the SERRL Brenchley loop with its single bas***d of a climb up Knowle road and
it's hill top finish.
Messrs. Wolff and Hawthorn took to the starting
line along with old Old Portlian, Mike James, who was riding for the hosts
InGear Quickvit. A rolling start downhill with A,B group off at 10.00 , C/D's at
10:02 and the remainder at 10:04. After the turn into Churn lane the control car
pulled and away and the race was on.
Oh the embarrassment, with only one
lap down a break from the C/D group come hurtling up from behind shouting at the
A/B's to keep left, the over 50 charge led by Rapha Condor's Bob Downs, a pro
who stood on top of a podium multiple times in the 80's and shows no intention
of slowing down.
Third lap down and a gap appeared on the climb where a
contingent of eight of so riders put ten seconds into the bunch. Sitting at the
back I didn't even see it go and by the time we crested they were well into the
descent. That's the thing about the Brenchley course, a solo escapee on the
climb needs to put thirty to forty seconds into the group or they will be closed
down on the two mile descent to the next turn by a small peloton. A small break
of five or more can increase the gap on the descent and then maintain and
increase the gap. Once they hit the junction then they can disappear out of
sight and out of mind.
A definite lack of cohesion in the peloton gap the
break the advantage to stay away. Out of desperation I tried to bridge on the
last lap, kicking out of the top of the climb with a gap that I managed to
maintain for around three miles when I run out of steam and sat in ready for the
up hill sprint. Not so much lack in the finish either getting boxed in and
diverted temporarily onto the grass verge as a rider cut across me.
summary, legs felt good but tactical blunders led to a missed opportunity to go
with the break.
Back at the HQ there was the usual jovial attitude at
accompanies LVRC events with banter and excuses in abundance. Chatting to a guy
from Thornton Heath road club in the car park, he told me that he decided that
when he got to sixty he'd do a road race (his first) and that was three years
ago and he' still enjoying it.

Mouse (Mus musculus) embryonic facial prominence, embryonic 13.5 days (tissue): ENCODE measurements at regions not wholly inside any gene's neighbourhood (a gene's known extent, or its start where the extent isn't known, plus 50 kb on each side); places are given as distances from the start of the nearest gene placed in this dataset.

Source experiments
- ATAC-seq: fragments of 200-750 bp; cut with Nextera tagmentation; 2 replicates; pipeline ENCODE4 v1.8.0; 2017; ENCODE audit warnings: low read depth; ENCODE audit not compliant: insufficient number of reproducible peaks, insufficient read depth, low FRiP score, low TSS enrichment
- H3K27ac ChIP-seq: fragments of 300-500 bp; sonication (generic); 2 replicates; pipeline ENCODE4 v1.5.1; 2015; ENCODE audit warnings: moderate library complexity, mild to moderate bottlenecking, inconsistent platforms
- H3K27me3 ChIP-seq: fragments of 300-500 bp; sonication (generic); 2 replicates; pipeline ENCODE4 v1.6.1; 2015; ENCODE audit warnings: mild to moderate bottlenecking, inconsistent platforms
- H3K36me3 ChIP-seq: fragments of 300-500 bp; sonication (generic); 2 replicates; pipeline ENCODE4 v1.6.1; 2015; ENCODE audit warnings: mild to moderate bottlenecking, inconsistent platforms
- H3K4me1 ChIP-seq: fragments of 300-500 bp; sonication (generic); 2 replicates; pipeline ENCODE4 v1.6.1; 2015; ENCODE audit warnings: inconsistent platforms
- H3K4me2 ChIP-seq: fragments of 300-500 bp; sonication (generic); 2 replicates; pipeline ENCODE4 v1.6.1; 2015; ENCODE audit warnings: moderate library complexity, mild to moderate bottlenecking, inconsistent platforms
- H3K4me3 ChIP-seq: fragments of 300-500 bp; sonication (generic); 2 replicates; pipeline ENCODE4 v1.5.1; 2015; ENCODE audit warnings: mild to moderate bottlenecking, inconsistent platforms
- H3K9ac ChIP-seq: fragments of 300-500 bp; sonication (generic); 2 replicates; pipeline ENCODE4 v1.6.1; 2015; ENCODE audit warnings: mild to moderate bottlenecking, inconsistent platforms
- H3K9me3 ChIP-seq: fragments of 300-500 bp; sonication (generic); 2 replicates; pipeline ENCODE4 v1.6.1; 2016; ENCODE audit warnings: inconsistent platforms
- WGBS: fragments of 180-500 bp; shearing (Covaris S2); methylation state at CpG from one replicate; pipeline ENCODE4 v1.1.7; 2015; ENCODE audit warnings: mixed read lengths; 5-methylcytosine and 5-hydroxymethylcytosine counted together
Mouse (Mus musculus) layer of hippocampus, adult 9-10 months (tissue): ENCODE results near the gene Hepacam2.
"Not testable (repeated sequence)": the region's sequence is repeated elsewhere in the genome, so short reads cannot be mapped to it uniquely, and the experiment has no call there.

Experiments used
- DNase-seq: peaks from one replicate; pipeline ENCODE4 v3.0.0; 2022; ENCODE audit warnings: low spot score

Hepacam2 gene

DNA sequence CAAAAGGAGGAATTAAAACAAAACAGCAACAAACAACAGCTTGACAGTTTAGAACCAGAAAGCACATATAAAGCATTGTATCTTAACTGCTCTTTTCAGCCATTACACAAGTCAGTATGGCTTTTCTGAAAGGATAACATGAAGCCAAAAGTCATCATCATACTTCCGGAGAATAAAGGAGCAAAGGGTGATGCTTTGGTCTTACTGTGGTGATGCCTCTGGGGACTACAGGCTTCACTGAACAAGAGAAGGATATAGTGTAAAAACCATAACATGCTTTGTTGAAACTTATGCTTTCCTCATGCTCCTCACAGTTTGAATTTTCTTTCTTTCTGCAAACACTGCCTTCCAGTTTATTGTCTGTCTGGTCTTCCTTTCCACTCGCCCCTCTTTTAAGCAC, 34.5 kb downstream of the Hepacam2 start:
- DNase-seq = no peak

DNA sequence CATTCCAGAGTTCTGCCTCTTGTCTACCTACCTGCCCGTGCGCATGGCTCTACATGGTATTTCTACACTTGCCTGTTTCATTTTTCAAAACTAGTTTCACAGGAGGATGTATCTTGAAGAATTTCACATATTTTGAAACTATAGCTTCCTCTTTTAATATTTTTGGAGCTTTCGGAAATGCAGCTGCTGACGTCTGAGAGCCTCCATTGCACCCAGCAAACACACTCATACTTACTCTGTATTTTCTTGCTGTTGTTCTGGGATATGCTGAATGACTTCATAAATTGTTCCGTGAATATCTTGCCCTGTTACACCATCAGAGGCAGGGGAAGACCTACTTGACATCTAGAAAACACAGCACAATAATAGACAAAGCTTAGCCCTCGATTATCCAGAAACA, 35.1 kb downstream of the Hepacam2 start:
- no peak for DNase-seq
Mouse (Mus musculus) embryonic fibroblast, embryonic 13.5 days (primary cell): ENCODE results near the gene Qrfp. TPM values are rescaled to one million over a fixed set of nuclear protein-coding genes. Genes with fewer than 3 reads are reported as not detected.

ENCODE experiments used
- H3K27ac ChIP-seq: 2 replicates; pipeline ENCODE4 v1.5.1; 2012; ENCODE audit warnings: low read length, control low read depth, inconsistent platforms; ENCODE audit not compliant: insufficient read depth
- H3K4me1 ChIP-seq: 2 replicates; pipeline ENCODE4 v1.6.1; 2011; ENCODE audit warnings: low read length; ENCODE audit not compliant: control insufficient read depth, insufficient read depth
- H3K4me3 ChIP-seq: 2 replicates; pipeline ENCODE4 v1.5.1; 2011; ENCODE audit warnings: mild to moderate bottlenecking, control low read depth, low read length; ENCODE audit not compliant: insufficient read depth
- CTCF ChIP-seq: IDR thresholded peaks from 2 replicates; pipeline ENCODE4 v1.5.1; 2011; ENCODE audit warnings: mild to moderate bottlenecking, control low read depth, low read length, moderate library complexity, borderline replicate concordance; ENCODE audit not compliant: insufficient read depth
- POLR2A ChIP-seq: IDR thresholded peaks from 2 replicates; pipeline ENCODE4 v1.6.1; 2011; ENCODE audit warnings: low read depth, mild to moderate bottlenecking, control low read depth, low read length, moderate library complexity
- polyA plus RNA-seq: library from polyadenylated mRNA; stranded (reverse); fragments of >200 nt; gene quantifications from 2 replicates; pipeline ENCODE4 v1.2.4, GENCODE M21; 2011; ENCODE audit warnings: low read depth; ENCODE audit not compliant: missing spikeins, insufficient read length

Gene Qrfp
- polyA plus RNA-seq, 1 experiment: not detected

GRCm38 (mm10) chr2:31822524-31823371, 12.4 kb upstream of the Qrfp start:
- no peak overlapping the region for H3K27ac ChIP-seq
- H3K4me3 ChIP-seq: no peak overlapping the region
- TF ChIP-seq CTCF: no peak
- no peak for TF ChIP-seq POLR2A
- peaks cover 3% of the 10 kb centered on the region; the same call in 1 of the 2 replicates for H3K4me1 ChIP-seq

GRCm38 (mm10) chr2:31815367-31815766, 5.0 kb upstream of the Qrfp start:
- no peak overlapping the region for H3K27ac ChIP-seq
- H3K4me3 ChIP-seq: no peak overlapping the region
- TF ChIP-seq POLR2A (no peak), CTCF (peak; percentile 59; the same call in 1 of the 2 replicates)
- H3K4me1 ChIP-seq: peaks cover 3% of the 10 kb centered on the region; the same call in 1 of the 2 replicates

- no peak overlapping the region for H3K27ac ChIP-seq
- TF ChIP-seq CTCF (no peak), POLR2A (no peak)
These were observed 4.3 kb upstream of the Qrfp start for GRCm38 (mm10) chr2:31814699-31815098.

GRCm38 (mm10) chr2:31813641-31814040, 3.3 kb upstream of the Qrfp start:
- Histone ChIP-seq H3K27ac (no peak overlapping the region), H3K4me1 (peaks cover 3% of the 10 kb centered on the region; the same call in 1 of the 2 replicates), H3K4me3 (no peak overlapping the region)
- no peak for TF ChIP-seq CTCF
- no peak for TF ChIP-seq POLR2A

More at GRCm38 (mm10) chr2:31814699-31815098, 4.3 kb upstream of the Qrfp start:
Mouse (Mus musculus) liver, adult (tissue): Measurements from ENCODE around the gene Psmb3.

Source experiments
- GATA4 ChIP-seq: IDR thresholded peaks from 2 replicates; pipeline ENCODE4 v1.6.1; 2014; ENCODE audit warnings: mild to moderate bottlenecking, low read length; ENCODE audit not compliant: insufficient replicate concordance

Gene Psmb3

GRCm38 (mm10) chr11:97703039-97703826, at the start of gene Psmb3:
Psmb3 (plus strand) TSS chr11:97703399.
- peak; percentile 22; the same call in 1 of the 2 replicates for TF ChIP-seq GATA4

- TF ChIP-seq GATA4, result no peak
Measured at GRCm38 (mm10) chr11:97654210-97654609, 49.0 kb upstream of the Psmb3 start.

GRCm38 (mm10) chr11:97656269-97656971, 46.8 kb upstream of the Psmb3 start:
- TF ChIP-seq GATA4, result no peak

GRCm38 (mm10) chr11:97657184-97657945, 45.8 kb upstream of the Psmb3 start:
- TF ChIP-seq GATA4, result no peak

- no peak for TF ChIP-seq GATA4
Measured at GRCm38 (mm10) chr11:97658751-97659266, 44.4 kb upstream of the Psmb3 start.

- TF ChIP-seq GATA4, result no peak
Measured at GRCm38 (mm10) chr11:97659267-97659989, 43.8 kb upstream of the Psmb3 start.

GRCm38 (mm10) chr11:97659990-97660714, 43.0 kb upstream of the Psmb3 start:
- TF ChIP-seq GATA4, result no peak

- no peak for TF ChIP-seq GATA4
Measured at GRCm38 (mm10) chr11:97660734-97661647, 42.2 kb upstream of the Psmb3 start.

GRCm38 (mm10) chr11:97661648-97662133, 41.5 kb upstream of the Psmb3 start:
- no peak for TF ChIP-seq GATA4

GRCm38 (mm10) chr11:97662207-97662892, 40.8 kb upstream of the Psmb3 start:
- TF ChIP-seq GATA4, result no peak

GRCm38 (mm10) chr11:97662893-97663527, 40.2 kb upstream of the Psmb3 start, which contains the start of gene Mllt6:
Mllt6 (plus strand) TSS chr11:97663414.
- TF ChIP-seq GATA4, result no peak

The final event of the season saw a field of six rides start, the weather was blustery, cold and rain clouds were threatening. Dave M and Gary B decided to take a watching position and allowed 3 Ports to challenge 3 Bigfoot riders for nights honour.
1st Kevin Grimshaw 30.47
2nd Steve Avery 32.08 6 points
3rd Paul King 33.35 5 points
4th Paul Cloudsdale 34.34 4 points
5th Rachael Haley 39.23
6th Dave Churchill DNF.
Time keeper Mike G. Pusher off Den M ( thanks to both for their support)
The normal post race banter included the follow comments; Dave C declaring he had already ridden 86 miles, the two Paul`s discussing their dual on the 2nd lap, Rachael having ridden her bike with the front brake engaged. Kevin claiming to have had two perfect laps but was no faster than his previous effort, and for me a dropped chain on the 2nd lap. TT would not be the same without this. The evening finished with some good food and beer at the local pub.
I haven't been back to Hog Hill since last year, using it back in September 2013 as a first real foray back into bunch racing and seeing how it felt.
If it isn't already obvious, the addiction hit me immediately and pretty much driven my 2014 to avoid TT's and get stuck into the adrenaline & risk of the Road.
Last night was the last of an evening series and I was too late to get into the Olympic Park Cat 4 Crit on Wednesday, so ventured over the Dartford Bridge and down the A13 to do battle with the characters that seem to have infinite experience over my determination. The start time was 18:00 and the weather looking ominous; about 25 A/B/C/D riders signed on, with about the same E/F/G/H as far as I could tell. The race set for 1 hour + 3 laps of the 1.1km lower circuit.
The lower circuit is blessed with two fast sweeping corners and a slightly more technical up hill left hander that needs power applied extremely quickly to stay in - get that wrong and your elastic stretches over and over. My warm up was OK, but Sunday's 52m LVRC road race was still in the heart & legs - not feeling overly 'spritely' in reality.
When the race kicks off, you always really feel better than you imagine - your heart rate goes up and your system adjusts to the strength needed to race.
I stayed in for 40 minutes, but mis-timed a huge attack of 5 riders to catch two that previously went off the front (one of which is ex-pro and GB rider Antony Wallis - who won on Sunday by 5 mins (remember the orange skin-suited monster - Kev found out who he is)). I got caught out by 3 riders that went up my inside and caught the 5 - leaving me with a small group that for love nor money just couldn't bridge the gap. We lapped the EFGH Group twice and Antony caught the ABCD and went past them twice I think - so so strong, god knows how he does at at what must be 14 stone.
Anyway, my legs & heart rate had just had enough at about 55 mins and I ended up about 2 minutes back I think - some ABCD's behind me but not many I fear.